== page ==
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No. 5 prospect Dubon heads to Minors camp

Outfielders Taylor, Stokes also optioned; Jeffress to resume flat-ground throwing
March 13, 2019

GOODYEAR, Ariz. -- To paraphrase infielder Mauricio Dubon, who was one of three Brewers prospects cut from camp on Wednesday: No regrets. Dubon, fresh off rehabbing a left knee injury, took three hitless at-bats in one Cactus League game before going down with an intestinal illness that required a four-night

GOODYEAR, Ariz. -- To paraphrase infielder Mauricio Dubon, who was one of three Brewers prospects cut from camp on Wednesday:

No regrets.

Dubon, fresh off rehabbing a left knee injury, took three hitless at-bats in one Cactus League game before going down with an intestinal illness that required a four-night hospitalization and essentially ended his participation in big league camp. He was optioned to the Minor Leagues along with outfield prospects Tyrone Taylor and Troy Stokes Jr.

“Those are the cards you’ve been dealt,” said Dubon, No. 5 on the Brewers' prospects list according to MLB Pipeline. “I still learned a lot from being around these guys. I’ve got [Christian] Yelich next to me, and I asked him a lot of questions, talked to him a lot. It was a learning experience.

“Just because I didn’t play, doesn’t mean it wasn’t a good camp for me. … My whole life has been ups and downs. This is one of the downs.”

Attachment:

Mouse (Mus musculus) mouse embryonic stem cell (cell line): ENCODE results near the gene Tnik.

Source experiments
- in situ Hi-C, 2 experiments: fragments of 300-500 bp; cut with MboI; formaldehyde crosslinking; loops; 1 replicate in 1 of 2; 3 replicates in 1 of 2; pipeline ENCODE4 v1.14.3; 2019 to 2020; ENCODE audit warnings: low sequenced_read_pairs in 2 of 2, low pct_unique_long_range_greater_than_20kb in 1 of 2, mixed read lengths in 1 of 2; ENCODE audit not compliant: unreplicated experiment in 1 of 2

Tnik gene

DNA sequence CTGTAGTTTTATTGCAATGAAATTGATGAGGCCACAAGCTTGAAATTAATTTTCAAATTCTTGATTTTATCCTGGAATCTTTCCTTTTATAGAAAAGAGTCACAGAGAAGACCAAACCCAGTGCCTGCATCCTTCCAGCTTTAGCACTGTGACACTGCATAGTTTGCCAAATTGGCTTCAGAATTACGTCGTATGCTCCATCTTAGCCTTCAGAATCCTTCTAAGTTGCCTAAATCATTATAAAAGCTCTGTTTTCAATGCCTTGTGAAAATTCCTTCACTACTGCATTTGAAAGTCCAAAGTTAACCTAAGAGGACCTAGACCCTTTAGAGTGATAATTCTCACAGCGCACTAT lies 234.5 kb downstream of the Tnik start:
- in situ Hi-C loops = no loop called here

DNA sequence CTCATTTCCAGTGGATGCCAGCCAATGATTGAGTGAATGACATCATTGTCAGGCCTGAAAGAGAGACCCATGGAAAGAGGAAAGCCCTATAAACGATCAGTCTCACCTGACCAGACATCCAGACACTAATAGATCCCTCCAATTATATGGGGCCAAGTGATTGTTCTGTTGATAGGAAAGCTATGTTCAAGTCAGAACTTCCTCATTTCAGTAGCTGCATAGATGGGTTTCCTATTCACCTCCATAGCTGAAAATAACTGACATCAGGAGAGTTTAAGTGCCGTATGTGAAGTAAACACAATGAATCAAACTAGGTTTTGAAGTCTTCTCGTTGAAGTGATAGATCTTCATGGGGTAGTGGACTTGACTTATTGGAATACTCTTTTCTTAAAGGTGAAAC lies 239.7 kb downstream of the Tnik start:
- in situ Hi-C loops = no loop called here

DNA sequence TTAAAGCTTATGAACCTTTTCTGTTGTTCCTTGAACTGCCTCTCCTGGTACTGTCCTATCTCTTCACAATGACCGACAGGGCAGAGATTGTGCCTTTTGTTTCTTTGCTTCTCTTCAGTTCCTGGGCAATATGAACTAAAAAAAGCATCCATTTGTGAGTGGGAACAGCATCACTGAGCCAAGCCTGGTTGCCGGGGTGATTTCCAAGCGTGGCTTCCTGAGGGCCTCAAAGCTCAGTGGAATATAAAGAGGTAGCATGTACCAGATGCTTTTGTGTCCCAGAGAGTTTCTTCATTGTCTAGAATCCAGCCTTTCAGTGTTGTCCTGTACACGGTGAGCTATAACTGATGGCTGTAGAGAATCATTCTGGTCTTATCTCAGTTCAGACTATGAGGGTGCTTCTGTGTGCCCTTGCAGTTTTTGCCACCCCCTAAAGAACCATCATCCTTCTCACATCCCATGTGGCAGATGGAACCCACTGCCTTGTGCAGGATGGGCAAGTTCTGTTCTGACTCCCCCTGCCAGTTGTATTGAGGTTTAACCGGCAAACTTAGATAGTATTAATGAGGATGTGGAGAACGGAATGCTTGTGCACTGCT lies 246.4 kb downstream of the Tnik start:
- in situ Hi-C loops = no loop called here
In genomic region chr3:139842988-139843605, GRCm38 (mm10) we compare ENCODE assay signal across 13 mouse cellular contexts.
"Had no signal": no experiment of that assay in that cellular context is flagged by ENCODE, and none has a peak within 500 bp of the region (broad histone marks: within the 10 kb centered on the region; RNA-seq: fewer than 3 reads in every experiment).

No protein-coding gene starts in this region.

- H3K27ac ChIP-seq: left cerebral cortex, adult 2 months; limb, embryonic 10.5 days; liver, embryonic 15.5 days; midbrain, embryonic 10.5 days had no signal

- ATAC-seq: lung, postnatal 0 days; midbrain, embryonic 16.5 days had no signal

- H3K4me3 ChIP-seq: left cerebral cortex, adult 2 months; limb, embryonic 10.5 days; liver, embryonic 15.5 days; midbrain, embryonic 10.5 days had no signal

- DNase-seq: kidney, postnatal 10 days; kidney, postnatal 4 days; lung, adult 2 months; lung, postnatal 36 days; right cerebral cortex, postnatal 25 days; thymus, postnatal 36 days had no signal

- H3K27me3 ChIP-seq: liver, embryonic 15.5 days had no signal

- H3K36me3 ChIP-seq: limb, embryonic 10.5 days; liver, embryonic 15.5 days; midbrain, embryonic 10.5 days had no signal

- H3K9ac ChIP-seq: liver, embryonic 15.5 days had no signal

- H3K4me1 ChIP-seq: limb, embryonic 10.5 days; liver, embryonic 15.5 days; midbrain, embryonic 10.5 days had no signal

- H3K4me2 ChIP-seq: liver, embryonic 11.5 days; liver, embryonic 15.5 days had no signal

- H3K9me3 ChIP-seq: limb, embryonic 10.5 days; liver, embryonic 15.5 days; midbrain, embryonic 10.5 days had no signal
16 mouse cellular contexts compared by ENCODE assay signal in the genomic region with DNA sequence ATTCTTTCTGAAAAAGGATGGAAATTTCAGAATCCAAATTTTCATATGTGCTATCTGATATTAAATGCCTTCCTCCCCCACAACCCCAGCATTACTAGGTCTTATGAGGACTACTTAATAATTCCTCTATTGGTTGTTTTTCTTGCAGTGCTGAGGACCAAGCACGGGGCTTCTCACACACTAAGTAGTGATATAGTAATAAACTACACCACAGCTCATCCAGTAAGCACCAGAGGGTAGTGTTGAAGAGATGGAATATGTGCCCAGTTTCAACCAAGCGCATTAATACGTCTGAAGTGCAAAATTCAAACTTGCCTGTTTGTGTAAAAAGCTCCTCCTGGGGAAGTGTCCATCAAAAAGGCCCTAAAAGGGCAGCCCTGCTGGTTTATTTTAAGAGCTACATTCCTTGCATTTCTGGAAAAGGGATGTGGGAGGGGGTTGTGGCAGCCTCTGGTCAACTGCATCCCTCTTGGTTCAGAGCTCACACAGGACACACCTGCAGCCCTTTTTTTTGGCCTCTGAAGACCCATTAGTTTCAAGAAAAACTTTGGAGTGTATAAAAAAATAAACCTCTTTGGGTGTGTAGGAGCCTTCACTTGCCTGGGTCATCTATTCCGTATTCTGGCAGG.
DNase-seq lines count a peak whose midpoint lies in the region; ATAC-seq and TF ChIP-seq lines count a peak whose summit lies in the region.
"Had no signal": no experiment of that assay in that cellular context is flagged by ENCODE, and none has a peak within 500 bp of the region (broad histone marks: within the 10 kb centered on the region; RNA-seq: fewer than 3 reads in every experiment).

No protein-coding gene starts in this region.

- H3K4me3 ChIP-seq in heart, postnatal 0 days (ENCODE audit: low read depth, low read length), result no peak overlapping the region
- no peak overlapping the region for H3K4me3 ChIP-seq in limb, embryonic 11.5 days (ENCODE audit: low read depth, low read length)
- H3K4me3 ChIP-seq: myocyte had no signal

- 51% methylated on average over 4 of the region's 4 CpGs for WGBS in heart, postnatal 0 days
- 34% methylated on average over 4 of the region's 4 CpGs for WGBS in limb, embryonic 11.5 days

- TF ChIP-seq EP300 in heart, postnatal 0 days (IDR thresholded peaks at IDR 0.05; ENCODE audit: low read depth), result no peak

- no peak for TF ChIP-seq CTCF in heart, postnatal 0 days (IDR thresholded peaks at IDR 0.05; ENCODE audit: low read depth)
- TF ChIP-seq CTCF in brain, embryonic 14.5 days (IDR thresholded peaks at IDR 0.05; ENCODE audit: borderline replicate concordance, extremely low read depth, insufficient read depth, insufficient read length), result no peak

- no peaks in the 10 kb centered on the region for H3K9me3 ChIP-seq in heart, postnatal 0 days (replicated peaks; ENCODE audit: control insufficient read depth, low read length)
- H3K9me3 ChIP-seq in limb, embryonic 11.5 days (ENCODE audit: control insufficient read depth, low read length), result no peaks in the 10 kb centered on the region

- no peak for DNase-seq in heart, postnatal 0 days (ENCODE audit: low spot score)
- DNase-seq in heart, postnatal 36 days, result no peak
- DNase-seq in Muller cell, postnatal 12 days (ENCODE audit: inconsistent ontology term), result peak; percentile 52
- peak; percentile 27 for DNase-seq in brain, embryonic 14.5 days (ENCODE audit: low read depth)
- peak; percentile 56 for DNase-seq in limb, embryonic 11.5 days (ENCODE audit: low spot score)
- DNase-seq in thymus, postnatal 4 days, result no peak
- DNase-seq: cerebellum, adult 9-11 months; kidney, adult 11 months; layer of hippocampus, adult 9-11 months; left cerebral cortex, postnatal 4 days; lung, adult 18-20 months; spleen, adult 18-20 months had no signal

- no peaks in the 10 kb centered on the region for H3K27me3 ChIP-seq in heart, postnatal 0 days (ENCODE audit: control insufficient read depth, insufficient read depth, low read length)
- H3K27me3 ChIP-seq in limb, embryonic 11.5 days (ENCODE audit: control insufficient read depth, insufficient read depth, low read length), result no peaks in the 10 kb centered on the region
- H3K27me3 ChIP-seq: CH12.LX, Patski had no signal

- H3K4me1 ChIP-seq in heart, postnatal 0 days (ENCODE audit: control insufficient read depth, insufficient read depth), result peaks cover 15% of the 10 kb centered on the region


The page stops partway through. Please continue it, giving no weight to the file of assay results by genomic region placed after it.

Dubon has resumed baseball activities and should be ready for the start of the season at Triple-A San Antonio, where Taylor and Stokes also appear destined. Dubon is likely to form a double-play duo with second baseman and top Brewers prospect Keston Hiura, who had a three-run homer for Milwaukee in the fifth inning of Wednesday’s game against the Indians.

“What is important to understand is that it is Spring Training. The season is what is important for Mauricio,” said Brewers manager Craig Counsell. “The season is what is important for Jimmy Nelson, for JJ [Jeremy Jeffress]. We have to prioritize the most important things and get you ready for the most important parts of the year. For Mauricio, it could be, from a big league perspective, a little bit down the road, even. Let’s get you ready for the Minor League season -- and we have been conservative with him.”

What advice did Dubon get from Yelich?

“Don’t get frustrated. Don’t get anxious about getting called up. You’re a good player, and you’re going to get called up eventually,” Dubon said.

Taylor, Stokes sent down, too
Talk about the highs and lows of professional baseball. Taylor had just hit a two-run home run off Giants ace Madison Bumgarner in the final half-inning of Tuesday’s rain-shortened loss at Scottsdale Stadium when he was summoned for a chat with Counsell.

“He was on a real high. And I said, 'Nice homer. We're sending you to Minor League camp,’” Counsell said. “He kind of laughed at that, even. He literally hit the homer and the game was over. It was a little bit of a thrill for him, for sure. As it should be.

“But Tyrone did a nice job. He's moved himself into consideration, definitely, for a callup. If we need a player right away I think he'll be in the conversation for that. So that's where he's at right now, and he's still got room to get better. I think he had a nice camp.”

Taylor went 9-for-29 (.310) with three doubles and a homer in 14 Cactus League games. Stokes, the Brewers' No. 13 prospect, was 5-for-26 (.192) with one home run.